Tag Archives: MFA

Life Happens: The Post-MFA Blues and the Process of Learning, Forgetting, and Remembering Again

by
Matt Switliski PF W’11

While I was a student at Stonecoast, I was always excited to see alumni show up at the graduation ceremony and reception. For me, there was this unshakeable sense that, after my friends and I walked across the stage to receive our degrees, we wouldn’t see each other again. Life, I know, is far too unpredictable, filled with too many vagaries for me to make a pronouncement like that with any certainty. Still, it remained a definite possibility, one I dreaded. So to see these old friends and fellow writers appear again unexpectedly was a pleasure. In some small way, I needed them to confirm that life after Stonecoast would not be the bleak vision I had imagined.

When I spoke with these alumni, I had to ask, had to know: “Are you still writing?” While many people responded yes, I received far more no’s than I’d care to count. Most people looked sheepish about it. Some wanted a respite after two intense years of study. Others needed to arrange priorities now that they weren’t in school and paying for a degree. Yet, as often as not, they felt burnt out or—worse—wanted to write but felt incapable of doing so. The MFA had become an anchor, weighing them down.

I promised myself I wouldn’t let that happen. And, for a while, it didn’t: I set a writing goal for myself the year I graduated and, despite a few rough patches, reached it. I may not have been as productive as I’d have liked, but, once I’d proven to myself I could remain disciplined without external deadlines or being accountable to a mentor, I felt confident about setting my goal incrementally higher.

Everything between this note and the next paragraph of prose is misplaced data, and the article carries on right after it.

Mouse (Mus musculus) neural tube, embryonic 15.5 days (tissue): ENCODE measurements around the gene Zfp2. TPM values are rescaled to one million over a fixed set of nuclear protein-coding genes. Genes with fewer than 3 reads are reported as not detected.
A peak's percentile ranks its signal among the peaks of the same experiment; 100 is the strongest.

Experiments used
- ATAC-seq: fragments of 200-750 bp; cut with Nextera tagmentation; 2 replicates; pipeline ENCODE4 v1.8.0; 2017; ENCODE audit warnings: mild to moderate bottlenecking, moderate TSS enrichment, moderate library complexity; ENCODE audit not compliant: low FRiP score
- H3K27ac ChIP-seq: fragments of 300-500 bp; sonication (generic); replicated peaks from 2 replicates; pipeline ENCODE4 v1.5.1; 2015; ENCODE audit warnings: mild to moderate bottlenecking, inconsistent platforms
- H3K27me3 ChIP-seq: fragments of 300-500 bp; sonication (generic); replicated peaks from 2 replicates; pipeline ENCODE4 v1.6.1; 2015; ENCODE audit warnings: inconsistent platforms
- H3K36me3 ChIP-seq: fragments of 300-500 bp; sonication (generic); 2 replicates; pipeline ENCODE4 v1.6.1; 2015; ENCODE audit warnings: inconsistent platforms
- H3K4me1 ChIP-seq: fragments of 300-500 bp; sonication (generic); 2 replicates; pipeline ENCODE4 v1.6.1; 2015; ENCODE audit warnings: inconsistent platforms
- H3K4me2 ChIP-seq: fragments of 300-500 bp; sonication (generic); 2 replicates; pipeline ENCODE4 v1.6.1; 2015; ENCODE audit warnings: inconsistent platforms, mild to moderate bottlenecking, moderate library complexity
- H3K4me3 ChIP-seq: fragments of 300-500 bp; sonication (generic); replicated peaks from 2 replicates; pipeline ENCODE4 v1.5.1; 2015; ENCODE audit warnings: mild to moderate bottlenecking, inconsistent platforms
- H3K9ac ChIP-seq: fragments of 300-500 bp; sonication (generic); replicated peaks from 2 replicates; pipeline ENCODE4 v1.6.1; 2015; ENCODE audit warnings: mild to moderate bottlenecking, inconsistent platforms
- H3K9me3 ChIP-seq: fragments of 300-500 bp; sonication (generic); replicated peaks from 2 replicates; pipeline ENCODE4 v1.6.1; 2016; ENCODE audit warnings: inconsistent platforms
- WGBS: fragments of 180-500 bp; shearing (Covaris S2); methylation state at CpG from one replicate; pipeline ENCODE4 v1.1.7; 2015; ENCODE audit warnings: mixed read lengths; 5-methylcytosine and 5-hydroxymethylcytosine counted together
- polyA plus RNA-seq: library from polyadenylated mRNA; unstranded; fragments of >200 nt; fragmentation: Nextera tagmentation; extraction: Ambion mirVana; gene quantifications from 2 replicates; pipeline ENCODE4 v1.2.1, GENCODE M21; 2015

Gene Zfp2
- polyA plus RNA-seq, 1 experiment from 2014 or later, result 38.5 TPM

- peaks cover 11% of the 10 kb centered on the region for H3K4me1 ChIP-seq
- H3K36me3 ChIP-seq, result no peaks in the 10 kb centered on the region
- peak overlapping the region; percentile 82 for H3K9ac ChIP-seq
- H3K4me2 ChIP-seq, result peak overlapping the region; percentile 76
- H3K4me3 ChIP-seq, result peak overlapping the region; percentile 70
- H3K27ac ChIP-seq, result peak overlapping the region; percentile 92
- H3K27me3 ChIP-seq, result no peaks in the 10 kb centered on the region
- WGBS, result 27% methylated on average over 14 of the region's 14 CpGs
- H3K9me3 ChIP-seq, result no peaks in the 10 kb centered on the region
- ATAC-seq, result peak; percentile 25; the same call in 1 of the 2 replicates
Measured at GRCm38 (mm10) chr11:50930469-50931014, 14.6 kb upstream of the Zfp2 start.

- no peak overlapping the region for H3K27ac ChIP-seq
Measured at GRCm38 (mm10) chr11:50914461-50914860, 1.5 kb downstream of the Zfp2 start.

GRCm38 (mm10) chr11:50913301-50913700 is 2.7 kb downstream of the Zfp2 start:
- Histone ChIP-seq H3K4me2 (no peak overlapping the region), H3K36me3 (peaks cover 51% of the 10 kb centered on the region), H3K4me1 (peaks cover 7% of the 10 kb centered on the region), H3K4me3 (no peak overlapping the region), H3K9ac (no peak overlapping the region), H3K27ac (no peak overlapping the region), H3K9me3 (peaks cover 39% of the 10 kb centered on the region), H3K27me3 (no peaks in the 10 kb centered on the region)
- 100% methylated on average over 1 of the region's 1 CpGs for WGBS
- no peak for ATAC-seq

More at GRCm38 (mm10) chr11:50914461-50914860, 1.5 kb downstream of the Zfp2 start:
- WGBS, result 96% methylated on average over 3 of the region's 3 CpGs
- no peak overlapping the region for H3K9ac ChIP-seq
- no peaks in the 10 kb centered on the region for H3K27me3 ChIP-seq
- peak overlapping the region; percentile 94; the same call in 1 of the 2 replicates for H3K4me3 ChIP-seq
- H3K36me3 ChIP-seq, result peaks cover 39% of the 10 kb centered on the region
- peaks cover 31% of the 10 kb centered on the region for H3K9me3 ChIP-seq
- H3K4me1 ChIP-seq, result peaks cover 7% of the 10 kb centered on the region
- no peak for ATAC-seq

So went my rationale.

As 2011 wound down, my life started to unravel. I lost someone very important, I scrambled to finish my PhD applications at the last minute (for good reason, but that’s beside the point), and I was juggling three jobs, one of which was teaching a new course at a new school, with a curriculum unlike any I was familiar with. It’s little wonder that my writing fell by the wayside.

I wanted to keep writing, though. As paradoxical as it may seem, writing is how I stay connected with the world even as it takes me out of it. It’s how I process my thoughts and experiences, how I keep parts of my brain active that would otherwise atrophy. (As a teacher and a Scorpio, I don’t consider it a viable option to run on anything besides all cylinders.) To not be writing creatively was disorienting, to put it mildly. So, I made an effort to incorporate writing when I could and to not flog myself if I couldn’t always follow through. For about a week, I made progress. I’d been a few months out of practice, so the prose was rough, and my synapses fired more slowly than I’d grown used to. But I had words on the page, the beginnings of a story. Then life intervened again. It was another month before I returned to writing.

Click here for more graphics and gifs!Suddenly, I couldn’t do it anymore. I sat for hours by a blank notebook, trying in vain to put down even vaguely connected ideas. I assaulted myself with questions I’d learned to ask during Stonecoast. I worried about every sentence, every word. It was, as I’ve detailed in a personal journal post, the worst case of the centipede’s dilemma I’d ever had. I was afraid of writing badly, because I knew I was capable of better. Instead of having more confidence with the MFA, I had less; I was thinking too much, instead of trusting my normal process: Just write and worry about fixing all the problems later.

At the recent reunion, I discovered that graduates from all over the spectrum had encountered a similar problem. Some had worked through, but others were still figuring out how to lure the Muse back. How to simply write again.